Nor did the creatures attempts at enjoying some creature comforts.


At least they were usually decisive, except when they weren’t.


Sometimes they were decisive but lacking a sense of urgency.


As to any lingering questions about the flamethrowers, the boy had answers.


Not that many were truly paying attention to their hijinks to begin with.


In any case, it wasn’t important what seeds they did or didn’t plant and what planes they did or didn’t steal. What was important was the lessons they learned along the way.


Especially the lessons learned when scoping out houses for possible dramatic — and liberally creative — reenactments of “The Three Bears.”


After their journey had gone on for some number of years, the boy started to think it was time for a change. Just like he wrote in his essay to a mid-level state university about his experiences, it was a magical time that changed the course of his life irrevocably, as being kidnapped by an alligator is wont to do.


The college administrators were not impressed, even if there was an in-state quota to be filled.


Thus the boy, after returning home and taking up the guitar, became a minstrel and shared tales of his adventures with everyone he could force to listen to him.


No matter what, the passage of time couldn’t take away all he learned during those formative years.


It could, however, enable him to use technology to take his acoustic guitar-backed tales to much larger audience. He just had to figure out how to force them to listen.


Fortunately, though, an early life on the road had given him a particular set of skills.


Sometimes that didn’t work. The boy, now a man, didn’t let that stop him. Absconding with dentures after being absconded with by an alligator left him better, faster, stronger than he had been when he was a newborn. And he was an abnormally strong newborn, which should be obvious given that he left the hospital not in swaddling but on an alligator’s back, even if his kids didn’t believe him.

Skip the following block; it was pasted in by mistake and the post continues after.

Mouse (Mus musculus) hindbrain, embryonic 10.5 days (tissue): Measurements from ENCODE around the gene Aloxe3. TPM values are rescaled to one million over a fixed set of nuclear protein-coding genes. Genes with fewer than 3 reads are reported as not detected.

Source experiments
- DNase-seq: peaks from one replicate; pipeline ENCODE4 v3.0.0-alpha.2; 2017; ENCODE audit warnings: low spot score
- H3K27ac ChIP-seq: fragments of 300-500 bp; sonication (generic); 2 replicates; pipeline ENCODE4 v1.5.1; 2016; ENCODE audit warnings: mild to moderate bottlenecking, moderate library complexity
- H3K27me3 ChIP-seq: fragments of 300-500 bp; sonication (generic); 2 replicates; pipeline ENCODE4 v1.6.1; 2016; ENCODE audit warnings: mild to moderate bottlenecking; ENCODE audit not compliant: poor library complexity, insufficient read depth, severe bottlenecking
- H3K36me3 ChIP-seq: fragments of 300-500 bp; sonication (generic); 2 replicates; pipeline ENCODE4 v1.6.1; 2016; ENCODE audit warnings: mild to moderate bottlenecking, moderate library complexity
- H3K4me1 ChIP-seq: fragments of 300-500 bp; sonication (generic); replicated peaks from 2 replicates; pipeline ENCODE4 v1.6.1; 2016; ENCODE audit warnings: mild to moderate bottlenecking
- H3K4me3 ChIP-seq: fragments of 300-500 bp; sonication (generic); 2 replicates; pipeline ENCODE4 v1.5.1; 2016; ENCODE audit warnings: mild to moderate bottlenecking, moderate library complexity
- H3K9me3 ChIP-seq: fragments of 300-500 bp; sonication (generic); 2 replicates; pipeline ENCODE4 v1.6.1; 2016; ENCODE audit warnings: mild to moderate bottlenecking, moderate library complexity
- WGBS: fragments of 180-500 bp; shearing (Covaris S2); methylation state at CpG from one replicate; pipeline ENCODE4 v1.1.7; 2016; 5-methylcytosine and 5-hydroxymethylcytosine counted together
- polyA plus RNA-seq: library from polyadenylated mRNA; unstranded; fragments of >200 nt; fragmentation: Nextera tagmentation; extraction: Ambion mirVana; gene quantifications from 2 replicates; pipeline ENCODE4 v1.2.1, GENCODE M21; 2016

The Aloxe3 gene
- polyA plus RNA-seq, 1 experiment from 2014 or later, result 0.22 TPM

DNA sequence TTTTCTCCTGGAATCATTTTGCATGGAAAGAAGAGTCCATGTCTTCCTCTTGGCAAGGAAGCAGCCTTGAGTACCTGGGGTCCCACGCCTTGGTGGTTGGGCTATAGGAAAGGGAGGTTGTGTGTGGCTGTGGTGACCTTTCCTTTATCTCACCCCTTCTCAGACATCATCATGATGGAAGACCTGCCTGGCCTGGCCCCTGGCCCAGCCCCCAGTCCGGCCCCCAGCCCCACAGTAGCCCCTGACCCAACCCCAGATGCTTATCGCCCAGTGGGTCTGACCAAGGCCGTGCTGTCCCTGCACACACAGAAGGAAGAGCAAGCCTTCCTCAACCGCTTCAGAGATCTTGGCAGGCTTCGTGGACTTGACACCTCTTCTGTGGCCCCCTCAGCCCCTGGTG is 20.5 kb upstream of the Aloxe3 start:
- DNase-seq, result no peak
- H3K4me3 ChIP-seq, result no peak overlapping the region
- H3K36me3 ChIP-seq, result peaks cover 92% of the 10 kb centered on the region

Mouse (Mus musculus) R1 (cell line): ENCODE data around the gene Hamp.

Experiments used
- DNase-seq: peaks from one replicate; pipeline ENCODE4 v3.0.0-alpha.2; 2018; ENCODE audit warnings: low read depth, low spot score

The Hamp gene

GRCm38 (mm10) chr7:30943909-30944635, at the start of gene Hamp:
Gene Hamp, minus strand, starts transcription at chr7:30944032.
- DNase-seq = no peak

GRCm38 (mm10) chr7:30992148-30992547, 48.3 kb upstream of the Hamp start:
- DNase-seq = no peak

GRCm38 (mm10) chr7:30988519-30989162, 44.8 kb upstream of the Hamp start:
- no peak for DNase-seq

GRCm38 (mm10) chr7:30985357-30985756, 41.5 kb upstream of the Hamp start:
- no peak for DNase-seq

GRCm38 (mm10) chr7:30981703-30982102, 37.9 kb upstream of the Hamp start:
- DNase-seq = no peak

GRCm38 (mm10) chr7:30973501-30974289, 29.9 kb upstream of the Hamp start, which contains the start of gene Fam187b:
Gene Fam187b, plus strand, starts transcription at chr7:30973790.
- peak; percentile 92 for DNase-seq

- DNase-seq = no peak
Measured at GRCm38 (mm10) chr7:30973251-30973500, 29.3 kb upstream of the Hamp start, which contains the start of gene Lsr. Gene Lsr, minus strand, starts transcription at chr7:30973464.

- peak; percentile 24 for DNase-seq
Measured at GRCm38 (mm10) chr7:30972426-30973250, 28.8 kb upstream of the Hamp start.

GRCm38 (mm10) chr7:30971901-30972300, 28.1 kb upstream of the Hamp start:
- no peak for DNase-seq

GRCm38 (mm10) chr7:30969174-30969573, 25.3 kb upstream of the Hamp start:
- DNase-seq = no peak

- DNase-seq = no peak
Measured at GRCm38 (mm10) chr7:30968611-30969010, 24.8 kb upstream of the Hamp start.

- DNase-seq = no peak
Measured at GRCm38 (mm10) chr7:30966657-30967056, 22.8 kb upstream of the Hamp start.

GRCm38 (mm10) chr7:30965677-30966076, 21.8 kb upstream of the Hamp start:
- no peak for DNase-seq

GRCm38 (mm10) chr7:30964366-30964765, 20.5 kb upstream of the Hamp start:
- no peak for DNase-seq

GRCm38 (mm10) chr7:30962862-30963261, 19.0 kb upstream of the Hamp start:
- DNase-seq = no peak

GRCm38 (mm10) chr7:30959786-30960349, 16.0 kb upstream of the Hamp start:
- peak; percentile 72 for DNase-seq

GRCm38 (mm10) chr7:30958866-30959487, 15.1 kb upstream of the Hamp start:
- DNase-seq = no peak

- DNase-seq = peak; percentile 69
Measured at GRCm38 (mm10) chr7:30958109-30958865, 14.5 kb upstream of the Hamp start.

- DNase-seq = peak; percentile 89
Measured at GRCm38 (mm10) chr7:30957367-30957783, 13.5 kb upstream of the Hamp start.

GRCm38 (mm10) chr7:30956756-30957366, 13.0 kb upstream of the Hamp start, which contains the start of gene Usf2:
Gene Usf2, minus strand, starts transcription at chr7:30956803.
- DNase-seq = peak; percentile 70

Whatever, he was just trying to raise them right, like his parents and the alligator and bear before them had raised him.


Thus the boy, still now a man, sat down into one of the chairs in the house he’d settled into after an exciting early life of (alleged) crime and agriculture and again recounted his tales. Sure, most dismissed his them as “ludicrous,” “obviously false,” or “utter hogwash,” but he didn’t let that stop him. It didn’t matter whether they believed him or not, because should the need arise, he could probably produce some Norwegians or sled dogs who had been taken over by alien lifeforms. Not that he wanted to go down that path, but he was stubborn if slightly forgetful.

Failing that, he had the aforementioned resolve he’d learned from the alligator and the bear and their adventures. And when going for a life of rogue farming in pursuit of higher education of middling value, that’s what matters most of all. And no matter how hard people tried to ignore it, given that it happened close to births of more import, it was still his birthday and people were going to acknowledge it, no matter how much he had to yell about it.

Richard Cromwell is a senior contributor to The Federalist. Follow him on Twitter, @rcromwell4.
Photo Photo by ‪Dima Visozki‬‏ from Pexels